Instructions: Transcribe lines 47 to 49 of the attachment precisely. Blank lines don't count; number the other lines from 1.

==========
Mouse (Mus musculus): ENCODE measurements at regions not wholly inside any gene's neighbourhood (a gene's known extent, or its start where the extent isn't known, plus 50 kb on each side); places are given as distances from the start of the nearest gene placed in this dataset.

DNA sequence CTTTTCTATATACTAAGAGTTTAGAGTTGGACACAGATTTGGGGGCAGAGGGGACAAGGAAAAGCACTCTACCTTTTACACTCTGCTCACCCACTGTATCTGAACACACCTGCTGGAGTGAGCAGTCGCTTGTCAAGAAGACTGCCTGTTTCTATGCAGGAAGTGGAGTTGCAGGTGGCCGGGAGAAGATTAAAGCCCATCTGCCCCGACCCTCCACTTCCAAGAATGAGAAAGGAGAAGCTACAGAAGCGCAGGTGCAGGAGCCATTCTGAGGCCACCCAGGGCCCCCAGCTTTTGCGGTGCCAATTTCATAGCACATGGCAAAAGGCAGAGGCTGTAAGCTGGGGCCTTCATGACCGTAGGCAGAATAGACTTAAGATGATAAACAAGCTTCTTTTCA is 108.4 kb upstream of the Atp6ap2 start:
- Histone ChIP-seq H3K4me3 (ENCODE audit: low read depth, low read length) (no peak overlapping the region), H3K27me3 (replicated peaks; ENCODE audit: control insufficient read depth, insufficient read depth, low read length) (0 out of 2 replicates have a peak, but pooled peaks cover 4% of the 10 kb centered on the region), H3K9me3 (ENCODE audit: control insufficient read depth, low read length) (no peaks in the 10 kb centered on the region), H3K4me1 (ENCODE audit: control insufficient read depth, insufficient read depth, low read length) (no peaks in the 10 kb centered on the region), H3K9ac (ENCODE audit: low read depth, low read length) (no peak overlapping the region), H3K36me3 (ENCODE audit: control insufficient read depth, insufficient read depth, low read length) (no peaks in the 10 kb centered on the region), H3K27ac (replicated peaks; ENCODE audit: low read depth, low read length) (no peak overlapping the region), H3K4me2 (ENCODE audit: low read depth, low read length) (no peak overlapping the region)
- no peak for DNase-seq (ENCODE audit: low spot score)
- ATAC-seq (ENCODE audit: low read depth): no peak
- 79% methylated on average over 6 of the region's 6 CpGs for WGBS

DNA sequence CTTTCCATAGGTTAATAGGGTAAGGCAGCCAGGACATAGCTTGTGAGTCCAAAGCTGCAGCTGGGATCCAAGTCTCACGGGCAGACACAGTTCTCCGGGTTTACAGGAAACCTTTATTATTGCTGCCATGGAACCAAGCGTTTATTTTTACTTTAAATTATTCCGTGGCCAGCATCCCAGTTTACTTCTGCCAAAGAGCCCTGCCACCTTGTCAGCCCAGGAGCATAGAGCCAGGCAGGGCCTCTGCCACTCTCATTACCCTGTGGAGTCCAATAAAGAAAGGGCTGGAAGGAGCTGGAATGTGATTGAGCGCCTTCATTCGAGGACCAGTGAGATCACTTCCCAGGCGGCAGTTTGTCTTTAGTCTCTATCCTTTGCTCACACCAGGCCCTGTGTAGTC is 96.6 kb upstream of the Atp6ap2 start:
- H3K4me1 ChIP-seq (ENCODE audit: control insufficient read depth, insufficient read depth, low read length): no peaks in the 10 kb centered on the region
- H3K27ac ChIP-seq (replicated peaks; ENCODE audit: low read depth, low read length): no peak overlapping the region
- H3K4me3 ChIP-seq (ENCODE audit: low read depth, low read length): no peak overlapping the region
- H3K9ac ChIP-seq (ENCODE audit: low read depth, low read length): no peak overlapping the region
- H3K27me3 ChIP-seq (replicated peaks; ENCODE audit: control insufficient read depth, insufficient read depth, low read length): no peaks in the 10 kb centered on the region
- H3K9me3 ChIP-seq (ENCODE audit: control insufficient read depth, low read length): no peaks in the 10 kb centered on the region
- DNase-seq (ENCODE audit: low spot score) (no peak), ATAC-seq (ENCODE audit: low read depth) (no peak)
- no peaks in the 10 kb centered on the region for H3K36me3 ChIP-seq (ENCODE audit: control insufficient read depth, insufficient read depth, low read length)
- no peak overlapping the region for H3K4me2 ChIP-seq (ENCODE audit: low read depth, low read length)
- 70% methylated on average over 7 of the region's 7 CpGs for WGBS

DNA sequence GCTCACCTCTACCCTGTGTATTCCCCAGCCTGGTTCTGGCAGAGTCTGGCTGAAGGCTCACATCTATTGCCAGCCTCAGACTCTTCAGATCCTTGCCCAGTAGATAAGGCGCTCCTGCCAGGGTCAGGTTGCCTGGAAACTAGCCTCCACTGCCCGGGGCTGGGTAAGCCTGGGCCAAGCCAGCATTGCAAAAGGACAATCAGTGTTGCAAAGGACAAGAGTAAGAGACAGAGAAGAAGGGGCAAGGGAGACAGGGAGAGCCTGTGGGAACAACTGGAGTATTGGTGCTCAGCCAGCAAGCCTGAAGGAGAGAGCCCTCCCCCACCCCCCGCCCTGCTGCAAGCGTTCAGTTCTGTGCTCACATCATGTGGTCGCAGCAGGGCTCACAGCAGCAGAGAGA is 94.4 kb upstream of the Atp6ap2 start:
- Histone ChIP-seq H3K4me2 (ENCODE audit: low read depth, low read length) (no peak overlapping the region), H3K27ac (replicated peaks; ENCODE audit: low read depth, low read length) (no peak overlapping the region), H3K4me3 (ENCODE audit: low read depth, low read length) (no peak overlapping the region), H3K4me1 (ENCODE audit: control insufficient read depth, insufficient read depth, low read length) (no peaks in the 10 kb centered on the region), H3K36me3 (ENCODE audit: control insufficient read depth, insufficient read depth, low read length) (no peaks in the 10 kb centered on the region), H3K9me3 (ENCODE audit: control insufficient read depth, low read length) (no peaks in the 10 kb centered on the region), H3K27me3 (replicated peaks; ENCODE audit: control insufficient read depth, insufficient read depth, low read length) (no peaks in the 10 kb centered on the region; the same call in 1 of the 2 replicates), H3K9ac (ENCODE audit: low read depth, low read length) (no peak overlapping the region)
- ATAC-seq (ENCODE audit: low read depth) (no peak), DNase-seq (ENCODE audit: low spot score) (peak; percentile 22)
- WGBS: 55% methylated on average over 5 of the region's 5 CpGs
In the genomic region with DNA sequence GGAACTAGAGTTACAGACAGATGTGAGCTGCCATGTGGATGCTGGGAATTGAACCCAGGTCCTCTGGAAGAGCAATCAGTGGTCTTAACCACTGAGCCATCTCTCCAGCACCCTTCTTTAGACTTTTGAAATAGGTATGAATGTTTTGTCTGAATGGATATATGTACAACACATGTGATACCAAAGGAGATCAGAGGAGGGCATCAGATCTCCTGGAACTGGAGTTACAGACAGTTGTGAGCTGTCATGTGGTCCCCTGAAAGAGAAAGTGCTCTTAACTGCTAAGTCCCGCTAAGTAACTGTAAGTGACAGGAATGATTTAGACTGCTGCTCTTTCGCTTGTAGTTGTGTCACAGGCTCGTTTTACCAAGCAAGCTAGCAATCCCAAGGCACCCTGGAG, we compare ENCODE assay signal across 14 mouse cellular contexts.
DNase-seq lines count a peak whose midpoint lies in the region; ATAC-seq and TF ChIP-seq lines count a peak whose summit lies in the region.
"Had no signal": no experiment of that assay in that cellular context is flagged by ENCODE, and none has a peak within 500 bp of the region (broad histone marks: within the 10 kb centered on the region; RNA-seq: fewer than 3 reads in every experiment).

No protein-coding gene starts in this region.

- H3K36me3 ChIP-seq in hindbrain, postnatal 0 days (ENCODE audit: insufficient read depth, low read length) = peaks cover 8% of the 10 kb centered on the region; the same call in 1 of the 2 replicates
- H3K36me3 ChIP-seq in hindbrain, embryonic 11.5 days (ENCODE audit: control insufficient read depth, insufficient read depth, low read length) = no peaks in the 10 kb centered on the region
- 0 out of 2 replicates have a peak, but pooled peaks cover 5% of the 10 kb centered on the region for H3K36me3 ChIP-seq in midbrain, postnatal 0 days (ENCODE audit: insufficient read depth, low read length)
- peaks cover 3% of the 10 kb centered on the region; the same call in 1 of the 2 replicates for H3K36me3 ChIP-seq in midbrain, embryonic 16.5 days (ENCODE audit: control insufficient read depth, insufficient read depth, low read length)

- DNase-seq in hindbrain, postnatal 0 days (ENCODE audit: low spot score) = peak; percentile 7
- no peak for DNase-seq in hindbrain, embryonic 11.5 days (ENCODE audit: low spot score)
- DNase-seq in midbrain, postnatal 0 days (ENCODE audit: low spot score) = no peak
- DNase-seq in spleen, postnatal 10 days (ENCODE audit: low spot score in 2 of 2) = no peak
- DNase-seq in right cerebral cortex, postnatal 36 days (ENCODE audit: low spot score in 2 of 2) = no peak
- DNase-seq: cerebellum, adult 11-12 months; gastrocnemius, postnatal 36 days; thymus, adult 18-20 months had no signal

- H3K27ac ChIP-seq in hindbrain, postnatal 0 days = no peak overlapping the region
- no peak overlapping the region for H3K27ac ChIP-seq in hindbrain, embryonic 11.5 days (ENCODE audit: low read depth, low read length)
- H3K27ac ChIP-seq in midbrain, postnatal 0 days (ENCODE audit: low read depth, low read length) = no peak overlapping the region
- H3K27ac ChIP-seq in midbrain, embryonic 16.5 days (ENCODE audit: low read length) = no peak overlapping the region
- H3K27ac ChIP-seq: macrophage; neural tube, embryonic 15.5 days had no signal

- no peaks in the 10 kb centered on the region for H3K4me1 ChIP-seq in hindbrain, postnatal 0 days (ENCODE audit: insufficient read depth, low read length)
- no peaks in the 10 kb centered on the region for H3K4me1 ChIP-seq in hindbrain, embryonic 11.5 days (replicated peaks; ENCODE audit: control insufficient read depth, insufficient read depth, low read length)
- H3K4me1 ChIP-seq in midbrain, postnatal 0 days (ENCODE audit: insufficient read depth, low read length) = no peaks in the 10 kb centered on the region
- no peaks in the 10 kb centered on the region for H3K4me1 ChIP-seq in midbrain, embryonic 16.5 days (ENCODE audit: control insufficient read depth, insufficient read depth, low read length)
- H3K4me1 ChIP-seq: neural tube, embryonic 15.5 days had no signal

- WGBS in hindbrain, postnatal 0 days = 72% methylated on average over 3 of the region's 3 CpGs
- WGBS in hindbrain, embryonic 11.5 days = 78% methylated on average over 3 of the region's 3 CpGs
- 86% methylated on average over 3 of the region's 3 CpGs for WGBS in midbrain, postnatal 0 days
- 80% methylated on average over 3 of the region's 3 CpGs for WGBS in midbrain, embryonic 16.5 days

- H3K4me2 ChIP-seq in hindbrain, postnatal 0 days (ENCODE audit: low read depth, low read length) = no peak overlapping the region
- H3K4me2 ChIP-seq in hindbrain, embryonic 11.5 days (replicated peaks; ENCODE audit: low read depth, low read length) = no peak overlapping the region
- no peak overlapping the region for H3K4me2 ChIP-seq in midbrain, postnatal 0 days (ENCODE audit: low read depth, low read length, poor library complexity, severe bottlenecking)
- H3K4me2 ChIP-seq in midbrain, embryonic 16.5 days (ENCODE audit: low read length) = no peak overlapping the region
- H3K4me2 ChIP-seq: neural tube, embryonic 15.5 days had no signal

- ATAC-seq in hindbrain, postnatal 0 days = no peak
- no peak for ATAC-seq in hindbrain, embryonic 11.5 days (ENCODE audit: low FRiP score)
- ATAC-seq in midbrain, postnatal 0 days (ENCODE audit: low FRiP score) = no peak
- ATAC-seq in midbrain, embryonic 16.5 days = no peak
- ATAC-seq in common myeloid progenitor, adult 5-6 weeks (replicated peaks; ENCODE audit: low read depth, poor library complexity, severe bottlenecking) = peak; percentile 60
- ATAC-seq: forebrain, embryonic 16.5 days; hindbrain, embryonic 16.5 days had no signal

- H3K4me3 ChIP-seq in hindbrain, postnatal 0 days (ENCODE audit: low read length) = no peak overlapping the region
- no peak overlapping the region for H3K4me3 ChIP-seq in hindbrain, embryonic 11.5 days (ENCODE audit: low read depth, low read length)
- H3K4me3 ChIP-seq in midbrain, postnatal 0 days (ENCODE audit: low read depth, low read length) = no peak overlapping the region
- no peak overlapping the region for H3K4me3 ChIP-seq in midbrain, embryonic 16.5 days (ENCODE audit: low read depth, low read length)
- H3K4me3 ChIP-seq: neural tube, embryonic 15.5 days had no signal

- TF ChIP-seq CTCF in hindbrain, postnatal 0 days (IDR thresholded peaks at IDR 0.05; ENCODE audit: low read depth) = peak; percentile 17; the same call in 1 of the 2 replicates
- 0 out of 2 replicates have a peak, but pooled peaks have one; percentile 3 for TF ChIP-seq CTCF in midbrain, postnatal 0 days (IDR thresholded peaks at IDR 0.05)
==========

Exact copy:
- WGBS in hindbrain, embryonic 11.5 days = 78% methylated on average over 3 of the region's 3 CpGs
- 86% methylated on average over 3 of the region's 3 CpGs for WGBS in midbrain, postnatal 0 days
- 80% methylated on average over 3 of the region's 3 CpGs for WGBS in midbrain, embryonic 16.5 days